|Named for||John Hampden|
|Time zone||UTC-5 (Eastern)|
|• Summer (DST)||EDT|
|Area code||410, 443, and 667|
Hampden Historic District
Hampden commercial district at 36th and Roland Ave.
|Location||Roughly bounded by Jones Falls, W. 40th St. and Wyman Park, Baltimore, Maryland|
|Area||400 acres (160 ha)|
|Architectural style||Federal, Greek Revival, et al.|
|NRHP reference No.||04001405|
|Added to NRHP||December 29, 2004|
Hampden is a neighborhood located in northern Baltimore, Maryland, United States. Roughly triangular in shape, it is bounded to the east by the neighborhood Wyman Park, to the north by Roland Park at 40th and 41st Street, to the west by the Jones Falls Expressway, and to the south by the neighborhood Remington. The Homewood campus of the Johns Hopkins University is a short distance to the east.
Named for English politician John Hampden, Hampden was originally settled as a residential community for workers at the mills that had sprung up along the Jones Falls; its first residents were in place well before the area was annexed to Baltimore City in 1889. Many of its residents migrated to the area from the Appalachian hill country of Kentucky, West Virginia, and Western Pennsylvania, due to the abundance of jobs the mills provided. This influx cemented the image of the neighborhood for the decades that followed as both primarily white and working-class. Before, during, and after World War II many Appalachian migrants settled in Baltimore, including Hampden. Appalachian people who migrated to Hampden were largely economic migrants who came looking for work.
In the early 60's into the 80's Hampden was viewed as a safe place to raise a family. Most of its residents knew each other through the local schools, namely Hampden Elementary #55 and Robert Poole Middle School #56. In addition to the local schools, there were local grocery stores; such as the A&P located on Falls Road and Ezee Market located where the current Wine Source is located on Chestnut Avenue. Athletic programs were orchestrated via the Roosevelt Recreation Center for children of all ages. These included the football Hampden Rangers, baseball and indoor basketball. The "Rec", as known by the locals included a "Big Pool" which is still in use today and offered a summer fireworks celebration on the 4th of July. Restaurants were plentiful serving up the taste of home cooked meals courtesy of Ye Eat Shoppe, Roland Restaurant and Reynolds on The Avenue. Also on The Avenue were the Ideal and Hampden Theaters showcasing the latest movies. This family atmosphere lasted into the late 80's ultimately giving way to gentrification and a real estate surge that allowed its long time residents to relocate.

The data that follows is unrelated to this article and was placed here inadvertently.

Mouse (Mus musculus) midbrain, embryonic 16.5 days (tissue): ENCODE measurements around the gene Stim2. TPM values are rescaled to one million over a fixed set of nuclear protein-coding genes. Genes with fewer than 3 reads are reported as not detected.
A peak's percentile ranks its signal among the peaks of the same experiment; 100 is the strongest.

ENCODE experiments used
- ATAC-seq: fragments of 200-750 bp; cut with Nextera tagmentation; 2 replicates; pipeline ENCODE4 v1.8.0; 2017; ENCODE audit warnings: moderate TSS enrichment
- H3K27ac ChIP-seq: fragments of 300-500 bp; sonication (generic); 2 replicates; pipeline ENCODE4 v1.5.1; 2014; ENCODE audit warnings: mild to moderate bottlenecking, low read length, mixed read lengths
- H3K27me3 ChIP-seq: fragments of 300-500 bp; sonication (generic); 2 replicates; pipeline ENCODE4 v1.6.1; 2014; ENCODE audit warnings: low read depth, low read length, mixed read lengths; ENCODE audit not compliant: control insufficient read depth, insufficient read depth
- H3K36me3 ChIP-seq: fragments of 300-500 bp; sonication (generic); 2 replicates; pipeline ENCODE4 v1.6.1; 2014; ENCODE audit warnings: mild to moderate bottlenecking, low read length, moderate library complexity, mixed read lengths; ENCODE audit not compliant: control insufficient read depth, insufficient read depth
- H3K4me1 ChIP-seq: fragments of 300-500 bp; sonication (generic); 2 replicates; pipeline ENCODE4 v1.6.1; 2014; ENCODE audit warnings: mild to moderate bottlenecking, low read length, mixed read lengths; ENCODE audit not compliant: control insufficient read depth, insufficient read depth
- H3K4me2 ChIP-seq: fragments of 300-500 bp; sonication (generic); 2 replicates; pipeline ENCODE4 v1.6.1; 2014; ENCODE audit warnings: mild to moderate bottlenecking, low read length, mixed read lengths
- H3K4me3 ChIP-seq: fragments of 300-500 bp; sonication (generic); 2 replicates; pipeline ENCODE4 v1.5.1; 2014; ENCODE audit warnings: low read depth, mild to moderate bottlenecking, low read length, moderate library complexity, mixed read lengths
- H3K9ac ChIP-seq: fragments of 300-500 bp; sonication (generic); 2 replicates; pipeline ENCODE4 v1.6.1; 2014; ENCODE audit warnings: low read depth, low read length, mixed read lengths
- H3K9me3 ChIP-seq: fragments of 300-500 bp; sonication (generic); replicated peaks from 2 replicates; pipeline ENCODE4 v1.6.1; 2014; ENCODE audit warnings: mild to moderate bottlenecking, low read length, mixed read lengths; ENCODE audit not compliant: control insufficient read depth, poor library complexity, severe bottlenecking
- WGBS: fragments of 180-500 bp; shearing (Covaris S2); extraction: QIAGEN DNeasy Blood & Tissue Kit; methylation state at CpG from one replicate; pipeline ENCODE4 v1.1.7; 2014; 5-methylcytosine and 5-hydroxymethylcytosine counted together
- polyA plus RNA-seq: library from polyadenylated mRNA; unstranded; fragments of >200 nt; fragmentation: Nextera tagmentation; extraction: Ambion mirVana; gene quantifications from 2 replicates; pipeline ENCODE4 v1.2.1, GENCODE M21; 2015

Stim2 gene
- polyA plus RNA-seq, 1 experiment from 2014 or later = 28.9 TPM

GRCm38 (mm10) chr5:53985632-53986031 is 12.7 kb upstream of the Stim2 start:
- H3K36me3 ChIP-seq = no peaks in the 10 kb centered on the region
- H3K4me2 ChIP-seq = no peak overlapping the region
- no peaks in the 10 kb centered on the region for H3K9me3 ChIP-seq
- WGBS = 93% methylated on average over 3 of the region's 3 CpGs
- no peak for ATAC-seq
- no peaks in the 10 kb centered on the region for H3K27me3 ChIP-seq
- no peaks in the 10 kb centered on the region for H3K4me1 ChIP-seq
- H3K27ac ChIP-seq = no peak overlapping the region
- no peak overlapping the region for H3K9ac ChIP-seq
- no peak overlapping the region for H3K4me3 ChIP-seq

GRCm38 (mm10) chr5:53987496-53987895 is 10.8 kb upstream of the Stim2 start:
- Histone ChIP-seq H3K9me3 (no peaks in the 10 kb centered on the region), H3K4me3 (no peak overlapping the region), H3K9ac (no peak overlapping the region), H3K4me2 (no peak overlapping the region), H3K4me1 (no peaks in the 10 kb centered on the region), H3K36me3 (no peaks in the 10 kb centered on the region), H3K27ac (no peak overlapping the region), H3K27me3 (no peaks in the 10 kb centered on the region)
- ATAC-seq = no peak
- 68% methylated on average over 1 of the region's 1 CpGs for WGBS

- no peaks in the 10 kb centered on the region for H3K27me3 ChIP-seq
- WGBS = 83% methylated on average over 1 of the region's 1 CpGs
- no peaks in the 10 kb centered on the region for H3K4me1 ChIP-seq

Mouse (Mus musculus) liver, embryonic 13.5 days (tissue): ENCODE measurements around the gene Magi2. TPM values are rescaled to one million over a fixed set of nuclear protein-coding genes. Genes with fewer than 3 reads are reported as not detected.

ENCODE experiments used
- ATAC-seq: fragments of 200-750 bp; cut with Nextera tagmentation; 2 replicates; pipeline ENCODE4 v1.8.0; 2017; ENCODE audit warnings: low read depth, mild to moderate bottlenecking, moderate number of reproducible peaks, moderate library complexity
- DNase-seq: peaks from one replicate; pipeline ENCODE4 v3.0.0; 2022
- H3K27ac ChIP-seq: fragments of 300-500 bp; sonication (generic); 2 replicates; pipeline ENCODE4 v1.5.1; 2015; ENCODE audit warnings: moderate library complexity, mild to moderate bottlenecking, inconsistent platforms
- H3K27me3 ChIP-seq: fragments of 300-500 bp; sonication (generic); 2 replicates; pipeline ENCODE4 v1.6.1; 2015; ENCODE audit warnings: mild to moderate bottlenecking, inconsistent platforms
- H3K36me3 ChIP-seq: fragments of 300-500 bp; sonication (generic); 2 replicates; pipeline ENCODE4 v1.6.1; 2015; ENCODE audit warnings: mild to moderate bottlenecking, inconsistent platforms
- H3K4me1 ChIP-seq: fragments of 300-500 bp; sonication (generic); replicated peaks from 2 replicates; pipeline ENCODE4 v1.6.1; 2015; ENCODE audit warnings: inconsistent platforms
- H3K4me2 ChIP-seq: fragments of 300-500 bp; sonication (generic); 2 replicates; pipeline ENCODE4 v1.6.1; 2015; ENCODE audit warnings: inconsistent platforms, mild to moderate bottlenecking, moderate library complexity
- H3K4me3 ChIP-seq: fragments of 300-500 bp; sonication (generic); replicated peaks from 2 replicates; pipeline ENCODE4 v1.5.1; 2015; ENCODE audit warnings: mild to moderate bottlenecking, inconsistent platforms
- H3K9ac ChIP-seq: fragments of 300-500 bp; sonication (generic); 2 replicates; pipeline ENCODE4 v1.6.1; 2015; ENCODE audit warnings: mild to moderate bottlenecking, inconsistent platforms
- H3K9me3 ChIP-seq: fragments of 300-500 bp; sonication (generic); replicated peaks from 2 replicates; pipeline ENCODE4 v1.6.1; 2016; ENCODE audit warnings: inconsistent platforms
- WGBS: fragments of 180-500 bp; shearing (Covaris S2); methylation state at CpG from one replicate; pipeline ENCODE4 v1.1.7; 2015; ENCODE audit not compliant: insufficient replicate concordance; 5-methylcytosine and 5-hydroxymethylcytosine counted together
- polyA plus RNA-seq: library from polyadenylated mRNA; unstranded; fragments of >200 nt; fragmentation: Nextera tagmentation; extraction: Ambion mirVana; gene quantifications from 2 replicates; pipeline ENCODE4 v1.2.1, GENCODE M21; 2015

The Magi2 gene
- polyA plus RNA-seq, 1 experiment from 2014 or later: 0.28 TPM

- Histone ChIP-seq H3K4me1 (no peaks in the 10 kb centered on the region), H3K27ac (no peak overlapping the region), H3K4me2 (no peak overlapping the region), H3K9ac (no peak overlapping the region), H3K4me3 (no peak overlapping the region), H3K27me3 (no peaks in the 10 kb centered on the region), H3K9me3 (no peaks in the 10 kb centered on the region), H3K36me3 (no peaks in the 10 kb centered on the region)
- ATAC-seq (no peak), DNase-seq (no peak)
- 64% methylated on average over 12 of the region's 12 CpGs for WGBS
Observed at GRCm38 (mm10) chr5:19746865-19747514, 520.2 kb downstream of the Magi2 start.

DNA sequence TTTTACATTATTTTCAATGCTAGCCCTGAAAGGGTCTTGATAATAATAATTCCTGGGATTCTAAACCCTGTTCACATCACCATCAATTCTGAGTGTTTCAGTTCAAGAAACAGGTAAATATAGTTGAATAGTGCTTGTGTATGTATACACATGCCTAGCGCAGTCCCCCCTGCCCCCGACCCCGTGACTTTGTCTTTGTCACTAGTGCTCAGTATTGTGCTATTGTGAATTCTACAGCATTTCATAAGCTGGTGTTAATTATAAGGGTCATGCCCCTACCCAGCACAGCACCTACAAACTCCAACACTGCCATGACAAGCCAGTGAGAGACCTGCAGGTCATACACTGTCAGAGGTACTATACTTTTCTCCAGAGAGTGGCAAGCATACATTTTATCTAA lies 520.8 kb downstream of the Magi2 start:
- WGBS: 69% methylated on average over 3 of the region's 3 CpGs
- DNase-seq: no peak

Beginning in the early 1990s, the neighborhood (conveniently located vis-a-vis Johns Hopkins and downtown) was discovered by artists and others, who began reclaiming the neighborhood.[who?] Many new residents were attracted by the creation of an artist studio and office space known as the Mill Centre, located in the southernmost region of Hampden between Falls Road and Mill Road. Over the past decade, housing prices in Hampden have skyrocketed and the area's commercial center on a four-block stretch of West 36th Street, known as The Avenue, has seen trendy boutiques, restaurants, art galleries, a yoga studio, an upscale winebar, and assorted specialty shops occupy storefronts that had been either vacant or in a state of disrepair. The community of Wyman Park, as well as the actual park, are located to the east. The Woodberry station on the Baltimore Light Rail system is just on the other side of the Jones Falls Expressway and is within walking distance of much of the neighborhood. A new, high-end mixed-use development at Clipper Mill, directly in front of the Woodberry Light Rail station, has spurred additional economic activity in the area.
Baltimore has in recent years embraced certain aspects of old Hampden's traditional culture. The neighborhood is home to the annual "Hon Festival" (also called HonFest) and named after the term "Hon," a (term of endearment). HonFest features attendees who tease their hair into the enormous beehive hairdos of the 1960s. The festival also features a contest to find the best "Bawlmerese," a variation of Baltimore's unique traditional accent. This accent is also more commonplace in areas like Dundalk and Essex. In March 2011, the Special English service of Voice of America broadcast Hey, Hon, Ready to Learn How They Talk in Baltimore?, and An Extended Lesson in Bawlmerese by Baltimore native Steve Ember. Prior to the HonFest, the annual festival was known as the "May Fair" lasting a full week beginning in early May.
Hampden's 34th Street near the southern end of the neighborhood celebrates the Christmas holiday every year with the "Miracle on 34th Street" where home owners on both sides of the street decorate their houses with thousands of lights and Christmas decorations, attracting visitors from all over the world to see the spectacle. Another great Christmas street is Roland Avenue. One house in particular, 3548 has an extraordinary "Nightmare Before Christmas" themed display that actually has lights synchronized to music. This house is known around the neighborhood as "The Halloween House".
Hampden received perhaps its most prominent nationwide exposure in 1998, when Baltimore native John Waters filmed his movie Pecker there. Starring Hollywood actors like Edward Furlong, Christina Ricci, Martha Plimpton, and Lili Taylor, the film depicted a very elaborate & fictional view of Hampden and its young residents.
As Hampden was originally a center of mills and factories, much of its original structures were built to house workers. Small two story row houses, made out of brick or stone, were built to hold families of mill workers. Larger houses, many built with stone, were built for managers and upper level staff. One can find more modern housing were built around the edges of the Hampden area. In the 20th century, apartment complexes were built around Roland Avenue and north of Hampden.